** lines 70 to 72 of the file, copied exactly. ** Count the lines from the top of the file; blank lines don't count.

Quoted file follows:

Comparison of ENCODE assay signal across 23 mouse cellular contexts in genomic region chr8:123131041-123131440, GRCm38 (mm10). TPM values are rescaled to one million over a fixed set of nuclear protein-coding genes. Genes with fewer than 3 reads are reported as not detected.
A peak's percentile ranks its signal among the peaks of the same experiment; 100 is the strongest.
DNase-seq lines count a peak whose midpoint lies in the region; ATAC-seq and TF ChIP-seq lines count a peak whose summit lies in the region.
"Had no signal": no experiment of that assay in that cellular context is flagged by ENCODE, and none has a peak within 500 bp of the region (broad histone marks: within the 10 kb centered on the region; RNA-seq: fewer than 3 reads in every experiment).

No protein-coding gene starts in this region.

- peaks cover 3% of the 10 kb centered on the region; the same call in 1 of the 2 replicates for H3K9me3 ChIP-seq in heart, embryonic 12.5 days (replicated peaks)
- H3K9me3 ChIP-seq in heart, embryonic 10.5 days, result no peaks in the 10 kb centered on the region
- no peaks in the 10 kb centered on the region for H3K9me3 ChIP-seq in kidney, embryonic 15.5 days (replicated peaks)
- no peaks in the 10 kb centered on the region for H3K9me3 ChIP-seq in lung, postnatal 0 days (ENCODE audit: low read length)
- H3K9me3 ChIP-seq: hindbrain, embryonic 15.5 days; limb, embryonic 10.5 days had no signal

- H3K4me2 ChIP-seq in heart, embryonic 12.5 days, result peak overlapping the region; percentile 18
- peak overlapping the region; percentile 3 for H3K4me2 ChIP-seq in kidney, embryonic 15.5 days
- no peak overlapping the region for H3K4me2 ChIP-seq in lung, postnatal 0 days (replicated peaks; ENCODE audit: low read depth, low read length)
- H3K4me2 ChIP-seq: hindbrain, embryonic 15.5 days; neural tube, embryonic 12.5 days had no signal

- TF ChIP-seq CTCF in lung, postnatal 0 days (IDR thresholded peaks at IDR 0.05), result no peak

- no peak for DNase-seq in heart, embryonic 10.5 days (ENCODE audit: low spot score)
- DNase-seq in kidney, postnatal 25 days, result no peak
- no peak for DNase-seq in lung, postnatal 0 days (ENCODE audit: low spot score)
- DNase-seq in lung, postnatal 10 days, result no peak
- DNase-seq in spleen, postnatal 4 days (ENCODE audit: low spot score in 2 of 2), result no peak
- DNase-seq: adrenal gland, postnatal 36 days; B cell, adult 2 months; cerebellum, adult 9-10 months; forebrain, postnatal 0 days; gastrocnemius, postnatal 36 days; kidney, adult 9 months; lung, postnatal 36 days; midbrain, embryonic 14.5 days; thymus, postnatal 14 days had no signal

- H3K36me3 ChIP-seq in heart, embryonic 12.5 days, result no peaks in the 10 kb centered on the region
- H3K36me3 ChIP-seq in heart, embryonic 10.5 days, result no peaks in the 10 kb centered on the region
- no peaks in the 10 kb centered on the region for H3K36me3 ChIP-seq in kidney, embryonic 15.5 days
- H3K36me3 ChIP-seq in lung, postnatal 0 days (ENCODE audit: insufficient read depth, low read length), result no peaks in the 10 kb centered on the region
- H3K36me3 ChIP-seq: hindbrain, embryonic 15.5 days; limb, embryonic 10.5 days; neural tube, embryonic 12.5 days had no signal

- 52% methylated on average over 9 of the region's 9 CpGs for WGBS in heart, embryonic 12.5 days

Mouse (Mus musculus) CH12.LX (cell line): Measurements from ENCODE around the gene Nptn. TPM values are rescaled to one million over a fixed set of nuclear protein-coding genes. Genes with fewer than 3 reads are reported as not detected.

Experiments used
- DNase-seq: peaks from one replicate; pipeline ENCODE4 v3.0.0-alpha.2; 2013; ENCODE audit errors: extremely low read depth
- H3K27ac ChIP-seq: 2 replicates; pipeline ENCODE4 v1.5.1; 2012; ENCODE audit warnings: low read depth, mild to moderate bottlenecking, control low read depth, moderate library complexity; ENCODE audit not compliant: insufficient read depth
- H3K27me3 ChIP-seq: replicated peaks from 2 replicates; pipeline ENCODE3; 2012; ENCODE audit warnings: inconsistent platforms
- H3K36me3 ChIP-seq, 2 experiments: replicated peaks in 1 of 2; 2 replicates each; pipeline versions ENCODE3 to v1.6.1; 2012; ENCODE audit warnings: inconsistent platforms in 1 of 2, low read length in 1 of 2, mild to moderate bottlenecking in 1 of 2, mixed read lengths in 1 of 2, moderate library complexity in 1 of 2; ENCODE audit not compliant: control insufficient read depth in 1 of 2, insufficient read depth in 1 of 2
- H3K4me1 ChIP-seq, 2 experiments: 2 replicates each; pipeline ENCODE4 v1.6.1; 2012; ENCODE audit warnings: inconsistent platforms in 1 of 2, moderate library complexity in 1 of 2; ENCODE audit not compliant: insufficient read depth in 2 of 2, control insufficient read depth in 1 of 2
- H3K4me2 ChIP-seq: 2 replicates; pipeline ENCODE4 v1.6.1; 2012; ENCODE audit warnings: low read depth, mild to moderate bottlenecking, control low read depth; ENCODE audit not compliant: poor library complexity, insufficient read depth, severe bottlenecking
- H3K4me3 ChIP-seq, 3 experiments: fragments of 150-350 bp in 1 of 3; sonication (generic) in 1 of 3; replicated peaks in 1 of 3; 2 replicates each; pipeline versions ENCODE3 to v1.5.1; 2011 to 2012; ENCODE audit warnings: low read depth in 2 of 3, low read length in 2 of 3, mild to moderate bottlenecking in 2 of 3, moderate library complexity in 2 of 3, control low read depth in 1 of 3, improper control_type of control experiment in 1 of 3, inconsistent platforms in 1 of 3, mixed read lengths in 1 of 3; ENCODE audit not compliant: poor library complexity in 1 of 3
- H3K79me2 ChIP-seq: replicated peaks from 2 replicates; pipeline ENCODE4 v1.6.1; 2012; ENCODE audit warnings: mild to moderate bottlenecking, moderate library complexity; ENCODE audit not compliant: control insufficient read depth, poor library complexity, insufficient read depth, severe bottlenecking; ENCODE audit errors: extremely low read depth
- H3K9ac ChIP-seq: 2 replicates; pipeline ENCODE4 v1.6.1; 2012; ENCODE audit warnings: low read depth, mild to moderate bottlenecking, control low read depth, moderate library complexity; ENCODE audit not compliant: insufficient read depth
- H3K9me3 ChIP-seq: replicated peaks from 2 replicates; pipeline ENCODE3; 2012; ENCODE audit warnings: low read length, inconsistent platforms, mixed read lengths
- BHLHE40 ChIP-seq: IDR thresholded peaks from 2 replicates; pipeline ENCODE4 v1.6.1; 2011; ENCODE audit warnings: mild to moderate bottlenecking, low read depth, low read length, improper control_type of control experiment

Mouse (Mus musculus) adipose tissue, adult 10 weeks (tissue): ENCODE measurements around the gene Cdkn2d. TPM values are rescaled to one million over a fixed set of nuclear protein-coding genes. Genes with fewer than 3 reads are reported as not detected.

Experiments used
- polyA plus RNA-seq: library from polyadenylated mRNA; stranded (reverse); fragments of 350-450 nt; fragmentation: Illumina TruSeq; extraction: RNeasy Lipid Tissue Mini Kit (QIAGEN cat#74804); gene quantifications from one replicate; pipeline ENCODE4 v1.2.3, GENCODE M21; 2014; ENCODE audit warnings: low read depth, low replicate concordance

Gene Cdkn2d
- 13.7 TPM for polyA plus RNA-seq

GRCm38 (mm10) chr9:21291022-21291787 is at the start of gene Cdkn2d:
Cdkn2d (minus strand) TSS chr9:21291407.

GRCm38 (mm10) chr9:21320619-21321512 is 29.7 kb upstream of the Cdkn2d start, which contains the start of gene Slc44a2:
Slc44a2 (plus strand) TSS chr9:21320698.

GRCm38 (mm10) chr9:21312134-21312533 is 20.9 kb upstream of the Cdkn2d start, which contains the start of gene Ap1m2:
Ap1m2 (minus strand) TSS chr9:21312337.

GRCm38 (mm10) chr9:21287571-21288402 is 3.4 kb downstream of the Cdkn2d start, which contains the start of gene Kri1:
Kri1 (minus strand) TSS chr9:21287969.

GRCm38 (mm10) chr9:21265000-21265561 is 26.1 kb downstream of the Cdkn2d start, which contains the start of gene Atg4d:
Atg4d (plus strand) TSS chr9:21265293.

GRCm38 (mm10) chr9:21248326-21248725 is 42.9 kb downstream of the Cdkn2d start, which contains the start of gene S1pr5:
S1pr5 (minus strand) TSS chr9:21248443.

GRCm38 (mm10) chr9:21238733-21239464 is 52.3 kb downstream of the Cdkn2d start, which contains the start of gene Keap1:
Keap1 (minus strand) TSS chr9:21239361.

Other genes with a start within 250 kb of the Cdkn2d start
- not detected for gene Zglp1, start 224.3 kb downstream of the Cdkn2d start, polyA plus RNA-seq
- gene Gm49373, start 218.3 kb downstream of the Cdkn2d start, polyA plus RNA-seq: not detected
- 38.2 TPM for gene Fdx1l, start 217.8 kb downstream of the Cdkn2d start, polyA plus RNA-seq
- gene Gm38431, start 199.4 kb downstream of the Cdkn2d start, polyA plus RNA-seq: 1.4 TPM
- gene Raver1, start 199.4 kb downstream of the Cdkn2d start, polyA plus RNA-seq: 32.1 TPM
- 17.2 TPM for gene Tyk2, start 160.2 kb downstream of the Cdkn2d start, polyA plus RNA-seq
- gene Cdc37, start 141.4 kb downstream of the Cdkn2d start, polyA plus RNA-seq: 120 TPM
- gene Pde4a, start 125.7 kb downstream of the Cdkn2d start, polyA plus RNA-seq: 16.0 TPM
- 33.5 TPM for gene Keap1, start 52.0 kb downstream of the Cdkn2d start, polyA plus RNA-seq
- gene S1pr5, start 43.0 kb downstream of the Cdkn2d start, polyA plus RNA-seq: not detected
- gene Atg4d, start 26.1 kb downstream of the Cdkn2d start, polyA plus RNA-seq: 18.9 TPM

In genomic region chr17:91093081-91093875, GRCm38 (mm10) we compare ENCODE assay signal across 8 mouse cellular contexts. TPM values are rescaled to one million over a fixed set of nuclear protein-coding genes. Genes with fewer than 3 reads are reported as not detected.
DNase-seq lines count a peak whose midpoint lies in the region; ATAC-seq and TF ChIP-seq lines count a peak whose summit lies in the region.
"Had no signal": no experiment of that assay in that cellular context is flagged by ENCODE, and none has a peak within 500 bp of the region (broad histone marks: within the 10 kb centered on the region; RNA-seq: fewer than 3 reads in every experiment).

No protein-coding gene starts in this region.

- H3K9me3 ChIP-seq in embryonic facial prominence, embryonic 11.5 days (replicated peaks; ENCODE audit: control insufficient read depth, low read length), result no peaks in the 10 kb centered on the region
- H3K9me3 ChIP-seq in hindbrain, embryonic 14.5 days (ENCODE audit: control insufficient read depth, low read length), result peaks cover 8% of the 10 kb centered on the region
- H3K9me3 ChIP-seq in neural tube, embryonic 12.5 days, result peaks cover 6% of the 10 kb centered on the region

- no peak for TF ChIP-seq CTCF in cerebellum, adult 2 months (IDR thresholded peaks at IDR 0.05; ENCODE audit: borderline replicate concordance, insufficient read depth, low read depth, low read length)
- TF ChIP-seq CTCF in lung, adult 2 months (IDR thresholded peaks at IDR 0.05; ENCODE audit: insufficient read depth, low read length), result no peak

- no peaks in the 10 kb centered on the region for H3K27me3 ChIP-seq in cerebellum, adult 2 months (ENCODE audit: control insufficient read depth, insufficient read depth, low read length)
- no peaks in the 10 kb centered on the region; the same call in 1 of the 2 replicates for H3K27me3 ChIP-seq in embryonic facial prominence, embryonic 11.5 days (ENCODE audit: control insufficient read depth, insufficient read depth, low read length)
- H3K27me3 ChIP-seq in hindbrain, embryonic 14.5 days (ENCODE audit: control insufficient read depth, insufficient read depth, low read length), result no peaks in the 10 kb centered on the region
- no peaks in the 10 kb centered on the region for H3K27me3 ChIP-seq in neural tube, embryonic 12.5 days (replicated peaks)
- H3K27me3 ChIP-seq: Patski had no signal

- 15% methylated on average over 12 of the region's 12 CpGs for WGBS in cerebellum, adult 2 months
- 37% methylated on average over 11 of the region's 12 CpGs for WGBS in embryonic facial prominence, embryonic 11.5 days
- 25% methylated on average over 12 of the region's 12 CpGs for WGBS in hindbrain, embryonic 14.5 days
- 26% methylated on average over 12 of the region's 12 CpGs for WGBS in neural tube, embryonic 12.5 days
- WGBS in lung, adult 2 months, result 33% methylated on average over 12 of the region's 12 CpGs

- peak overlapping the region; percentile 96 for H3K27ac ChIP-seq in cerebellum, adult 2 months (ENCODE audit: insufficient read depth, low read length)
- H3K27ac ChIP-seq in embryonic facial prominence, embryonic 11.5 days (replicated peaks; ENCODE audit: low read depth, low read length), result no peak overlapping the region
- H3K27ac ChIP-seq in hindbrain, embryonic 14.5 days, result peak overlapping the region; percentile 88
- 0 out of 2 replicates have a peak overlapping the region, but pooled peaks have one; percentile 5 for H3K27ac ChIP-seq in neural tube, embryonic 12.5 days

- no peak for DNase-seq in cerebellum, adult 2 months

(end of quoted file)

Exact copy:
- gene S1pr5, start 43.0 kb downstream of the Cdkn2d start, polyA plus RNA-seq: not detected
- gene Atg4d, start 26.1 kb downstream of the Cdkn2d start, polyA plus RNA-seq: 18.9 TPM

In genomic region chr17:91093081-91093875, GRCm38 (mm10) we compare ENCODE assay signal across 8 mouse cellular contexts. TPM values are rescaled to one million over a fixed set of nuclear protein-coding genes. Genes with fewer than 3 reads are reported as not detected.